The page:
Sunday, November 15, 2015

Shakespeare's Tragedies

Rebecca promised me an evening at the TV -- one where we watched  Troiless and Cressida.

Not know this tragedy at all, I read the plot summary which was too dense for me.

Ouch -- the poster for the play offers us
Brutality of the Highest Order
I took up a pen and paper and began to map out the characters: who lived in Troy and who were the Greeks, who was married to whom and who wanted to be married to whom and soon would be or wouldn't be, and how the families were related from grandparents through to uncles and neices and nephews.

A lot of work.

I sat down in front of the TV in the evening with my blankets and my drink and she started the film.

... and the play begins to wind down ...
There it was before me -- a presentation from the Globe Theatre:  Titus Andronicus.


"Whoops," she said.  "I must have given you the wrong name of the film."

That was not the best start to my evening.  And things just went down hill after that!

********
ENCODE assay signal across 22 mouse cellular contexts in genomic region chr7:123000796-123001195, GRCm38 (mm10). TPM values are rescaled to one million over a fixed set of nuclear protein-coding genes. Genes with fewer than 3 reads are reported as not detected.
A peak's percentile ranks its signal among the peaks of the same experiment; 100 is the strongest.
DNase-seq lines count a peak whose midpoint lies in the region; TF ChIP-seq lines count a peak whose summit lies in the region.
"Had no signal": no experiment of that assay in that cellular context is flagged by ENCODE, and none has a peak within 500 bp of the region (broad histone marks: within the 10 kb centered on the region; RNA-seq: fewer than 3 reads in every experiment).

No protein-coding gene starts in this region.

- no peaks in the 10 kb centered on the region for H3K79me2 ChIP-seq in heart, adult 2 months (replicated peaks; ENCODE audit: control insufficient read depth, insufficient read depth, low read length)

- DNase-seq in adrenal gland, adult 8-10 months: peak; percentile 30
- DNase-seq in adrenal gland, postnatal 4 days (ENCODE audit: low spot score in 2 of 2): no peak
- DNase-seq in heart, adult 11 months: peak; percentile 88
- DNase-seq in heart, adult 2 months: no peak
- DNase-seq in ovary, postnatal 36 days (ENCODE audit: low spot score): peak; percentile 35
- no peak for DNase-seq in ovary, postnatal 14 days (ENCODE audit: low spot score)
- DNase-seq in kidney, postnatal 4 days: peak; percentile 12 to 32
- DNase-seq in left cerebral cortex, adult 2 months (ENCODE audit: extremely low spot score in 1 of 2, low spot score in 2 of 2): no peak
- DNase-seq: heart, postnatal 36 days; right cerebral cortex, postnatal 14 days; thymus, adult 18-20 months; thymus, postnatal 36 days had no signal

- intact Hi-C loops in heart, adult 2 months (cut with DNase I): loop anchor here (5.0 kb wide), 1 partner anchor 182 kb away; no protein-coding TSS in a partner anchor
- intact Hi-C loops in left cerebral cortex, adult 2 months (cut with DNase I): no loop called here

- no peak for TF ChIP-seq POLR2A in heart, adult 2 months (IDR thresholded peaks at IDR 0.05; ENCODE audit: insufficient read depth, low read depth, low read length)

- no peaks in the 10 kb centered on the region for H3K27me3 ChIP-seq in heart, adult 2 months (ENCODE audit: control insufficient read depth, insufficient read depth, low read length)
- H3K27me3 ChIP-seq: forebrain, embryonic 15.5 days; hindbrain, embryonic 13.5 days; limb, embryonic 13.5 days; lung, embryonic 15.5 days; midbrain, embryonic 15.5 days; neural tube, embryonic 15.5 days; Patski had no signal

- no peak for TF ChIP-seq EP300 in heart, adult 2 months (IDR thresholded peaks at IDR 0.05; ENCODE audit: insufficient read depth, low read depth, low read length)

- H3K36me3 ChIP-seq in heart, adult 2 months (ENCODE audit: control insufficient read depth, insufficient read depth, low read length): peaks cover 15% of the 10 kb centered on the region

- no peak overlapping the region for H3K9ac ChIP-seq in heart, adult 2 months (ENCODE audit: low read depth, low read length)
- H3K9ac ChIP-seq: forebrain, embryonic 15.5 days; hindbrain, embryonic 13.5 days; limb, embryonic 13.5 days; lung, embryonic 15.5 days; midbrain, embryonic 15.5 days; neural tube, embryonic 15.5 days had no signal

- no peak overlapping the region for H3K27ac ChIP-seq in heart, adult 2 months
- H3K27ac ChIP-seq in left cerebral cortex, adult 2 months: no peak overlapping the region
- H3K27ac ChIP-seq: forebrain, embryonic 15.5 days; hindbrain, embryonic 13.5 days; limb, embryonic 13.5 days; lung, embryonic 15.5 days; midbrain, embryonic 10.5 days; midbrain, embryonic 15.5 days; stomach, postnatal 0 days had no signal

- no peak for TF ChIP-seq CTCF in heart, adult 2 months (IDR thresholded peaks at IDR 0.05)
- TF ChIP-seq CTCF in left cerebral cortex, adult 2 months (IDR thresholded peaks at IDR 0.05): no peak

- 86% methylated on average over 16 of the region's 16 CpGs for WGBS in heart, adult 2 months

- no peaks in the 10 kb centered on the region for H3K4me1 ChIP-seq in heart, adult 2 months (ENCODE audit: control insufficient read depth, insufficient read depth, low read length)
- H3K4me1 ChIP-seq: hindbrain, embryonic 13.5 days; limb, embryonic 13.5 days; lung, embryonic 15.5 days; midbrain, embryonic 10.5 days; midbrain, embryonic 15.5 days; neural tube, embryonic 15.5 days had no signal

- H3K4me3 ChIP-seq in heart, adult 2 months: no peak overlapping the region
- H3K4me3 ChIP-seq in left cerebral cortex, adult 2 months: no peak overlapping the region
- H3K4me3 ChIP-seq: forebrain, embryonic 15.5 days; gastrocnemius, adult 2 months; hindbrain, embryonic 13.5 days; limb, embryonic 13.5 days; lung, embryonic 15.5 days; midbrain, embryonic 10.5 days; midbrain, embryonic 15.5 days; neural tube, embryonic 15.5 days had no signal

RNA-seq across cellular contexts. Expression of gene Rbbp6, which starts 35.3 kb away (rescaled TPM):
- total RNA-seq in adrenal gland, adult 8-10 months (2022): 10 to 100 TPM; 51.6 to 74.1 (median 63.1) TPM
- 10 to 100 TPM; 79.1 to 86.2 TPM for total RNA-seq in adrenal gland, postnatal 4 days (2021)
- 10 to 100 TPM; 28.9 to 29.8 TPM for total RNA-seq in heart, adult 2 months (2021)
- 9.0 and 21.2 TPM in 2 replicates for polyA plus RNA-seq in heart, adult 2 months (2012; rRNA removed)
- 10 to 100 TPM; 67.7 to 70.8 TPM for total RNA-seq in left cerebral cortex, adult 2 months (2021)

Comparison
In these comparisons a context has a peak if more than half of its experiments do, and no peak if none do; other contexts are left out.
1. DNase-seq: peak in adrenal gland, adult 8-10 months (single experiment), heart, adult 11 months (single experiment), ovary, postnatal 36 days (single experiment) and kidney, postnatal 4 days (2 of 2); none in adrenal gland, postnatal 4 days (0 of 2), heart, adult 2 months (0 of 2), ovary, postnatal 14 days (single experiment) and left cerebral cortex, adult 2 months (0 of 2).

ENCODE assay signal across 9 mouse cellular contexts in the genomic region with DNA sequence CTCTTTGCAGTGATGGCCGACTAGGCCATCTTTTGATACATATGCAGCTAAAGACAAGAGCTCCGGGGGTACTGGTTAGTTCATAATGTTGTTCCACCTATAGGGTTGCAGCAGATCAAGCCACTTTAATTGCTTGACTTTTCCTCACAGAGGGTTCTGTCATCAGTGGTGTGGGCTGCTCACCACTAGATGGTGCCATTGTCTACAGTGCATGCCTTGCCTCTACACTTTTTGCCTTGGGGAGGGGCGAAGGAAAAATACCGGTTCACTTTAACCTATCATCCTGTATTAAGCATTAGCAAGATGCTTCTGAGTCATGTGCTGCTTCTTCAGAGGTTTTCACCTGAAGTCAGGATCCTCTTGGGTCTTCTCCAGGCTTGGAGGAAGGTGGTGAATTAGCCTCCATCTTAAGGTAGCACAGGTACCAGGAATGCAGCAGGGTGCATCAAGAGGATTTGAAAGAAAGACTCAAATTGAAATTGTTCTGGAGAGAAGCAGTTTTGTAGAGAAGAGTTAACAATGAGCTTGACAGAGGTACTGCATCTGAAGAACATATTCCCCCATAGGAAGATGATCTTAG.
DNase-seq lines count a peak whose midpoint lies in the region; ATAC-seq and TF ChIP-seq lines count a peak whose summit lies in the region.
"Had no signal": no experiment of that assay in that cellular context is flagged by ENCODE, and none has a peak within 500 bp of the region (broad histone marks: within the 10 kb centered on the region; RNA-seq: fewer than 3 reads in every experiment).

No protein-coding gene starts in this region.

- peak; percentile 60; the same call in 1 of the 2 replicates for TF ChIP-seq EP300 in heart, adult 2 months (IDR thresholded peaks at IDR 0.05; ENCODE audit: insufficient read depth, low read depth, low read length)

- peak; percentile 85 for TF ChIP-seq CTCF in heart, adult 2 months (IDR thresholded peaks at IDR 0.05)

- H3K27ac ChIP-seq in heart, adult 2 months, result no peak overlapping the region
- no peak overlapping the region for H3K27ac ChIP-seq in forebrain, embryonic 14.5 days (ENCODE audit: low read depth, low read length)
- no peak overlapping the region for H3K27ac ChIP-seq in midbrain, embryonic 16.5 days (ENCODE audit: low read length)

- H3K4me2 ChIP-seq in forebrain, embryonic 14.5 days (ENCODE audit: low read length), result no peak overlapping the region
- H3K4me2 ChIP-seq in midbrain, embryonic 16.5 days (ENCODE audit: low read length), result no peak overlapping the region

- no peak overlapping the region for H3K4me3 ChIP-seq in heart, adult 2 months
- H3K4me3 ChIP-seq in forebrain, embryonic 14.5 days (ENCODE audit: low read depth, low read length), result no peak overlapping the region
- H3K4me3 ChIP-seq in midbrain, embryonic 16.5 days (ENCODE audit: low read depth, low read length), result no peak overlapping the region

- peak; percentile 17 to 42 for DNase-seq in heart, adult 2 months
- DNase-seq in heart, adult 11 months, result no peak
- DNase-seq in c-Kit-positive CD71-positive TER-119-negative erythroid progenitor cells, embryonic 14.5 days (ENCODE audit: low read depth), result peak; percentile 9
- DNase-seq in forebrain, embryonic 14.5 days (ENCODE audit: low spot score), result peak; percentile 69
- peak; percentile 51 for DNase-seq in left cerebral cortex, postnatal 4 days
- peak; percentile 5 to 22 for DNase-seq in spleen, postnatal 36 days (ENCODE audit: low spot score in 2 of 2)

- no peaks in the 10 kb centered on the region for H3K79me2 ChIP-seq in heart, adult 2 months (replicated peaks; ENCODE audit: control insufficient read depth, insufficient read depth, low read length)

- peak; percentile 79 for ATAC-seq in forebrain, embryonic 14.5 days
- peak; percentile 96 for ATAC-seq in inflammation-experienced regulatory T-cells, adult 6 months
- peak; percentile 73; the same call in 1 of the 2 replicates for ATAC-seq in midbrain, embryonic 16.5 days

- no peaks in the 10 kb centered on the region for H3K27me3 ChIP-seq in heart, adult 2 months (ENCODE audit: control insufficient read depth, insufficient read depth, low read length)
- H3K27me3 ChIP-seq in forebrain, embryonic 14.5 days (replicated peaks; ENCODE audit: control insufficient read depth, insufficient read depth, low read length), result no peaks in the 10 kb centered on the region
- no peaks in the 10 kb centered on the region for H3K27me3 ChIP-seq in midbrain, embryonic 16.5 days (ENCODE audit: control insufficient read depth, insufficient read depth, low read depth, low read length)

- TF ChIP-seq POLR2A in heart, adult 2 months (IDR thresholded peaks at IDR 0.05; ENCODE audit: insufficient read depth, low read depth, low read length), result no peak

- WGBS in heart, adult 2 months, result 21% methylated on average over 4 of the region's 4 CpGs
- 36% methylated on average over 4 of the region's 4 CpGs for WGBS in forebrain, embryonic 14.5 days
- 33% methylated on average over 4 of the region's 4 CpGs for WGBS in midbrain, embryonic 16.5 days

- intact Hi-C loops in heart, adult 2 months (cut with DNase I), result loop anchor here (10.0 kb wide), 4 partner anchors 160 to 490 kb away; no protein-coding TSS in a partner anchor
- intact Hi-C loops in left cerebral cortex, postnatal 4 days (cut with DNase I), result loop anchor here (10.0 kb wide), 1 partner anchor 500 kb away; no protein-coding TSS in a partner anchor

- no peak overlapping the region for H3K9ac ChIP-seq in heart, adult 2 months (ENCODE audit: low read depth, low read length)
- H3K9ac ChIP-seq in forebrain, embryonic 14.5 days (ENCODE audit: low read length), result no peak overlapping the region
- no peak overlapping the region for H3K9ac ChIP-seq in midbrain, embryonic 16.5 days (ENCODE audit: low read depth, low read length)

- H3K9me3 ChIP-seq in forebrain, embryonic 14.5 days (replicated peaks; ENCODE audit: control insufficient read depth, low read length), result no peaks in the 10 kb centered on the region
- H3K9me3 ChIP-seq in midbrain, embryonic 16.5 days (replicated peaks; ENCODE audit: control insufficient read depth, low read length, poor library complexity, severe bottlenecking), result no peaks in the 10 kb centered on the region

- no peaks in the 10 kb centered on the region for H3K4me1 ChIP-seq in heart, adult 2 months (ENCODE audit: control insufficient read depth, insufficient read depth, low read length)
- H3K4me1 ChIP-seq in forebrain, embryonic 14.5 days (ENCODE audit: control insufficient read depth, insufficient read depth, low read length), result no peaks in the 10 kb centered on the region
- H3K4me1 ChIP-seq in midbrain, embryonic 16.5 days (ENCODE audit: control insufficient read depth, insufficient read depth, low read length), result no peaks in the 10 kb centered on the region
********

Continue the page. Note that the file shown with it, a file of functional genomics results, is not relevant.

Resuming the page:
This was the bloodiest of the Shakespearian shows I have ever seen.  When it came time for the intermission, I was praying that it was over ... but no!  Another whole act.

"This is Quentin Tarantino-esque," she said.  "I wonder if that director got his ideas from Shakespeare."

I was silently counting my blessings -- the biggest one being that we hadn't asked the kids to watch this with us.

.... Goth prisoners entering Rome ...
If your life is looking really bad, do watch this film to know things could get worse.  The play traced out bad parenting, hooliganism, rape, murder, treachery, racism, mutilation, infidelity, lies, counter-lies, and just bad manners (ie it is not right to serve a guest their own child for supper).

Yes,  Troiless and Cressida would have been a better evening.

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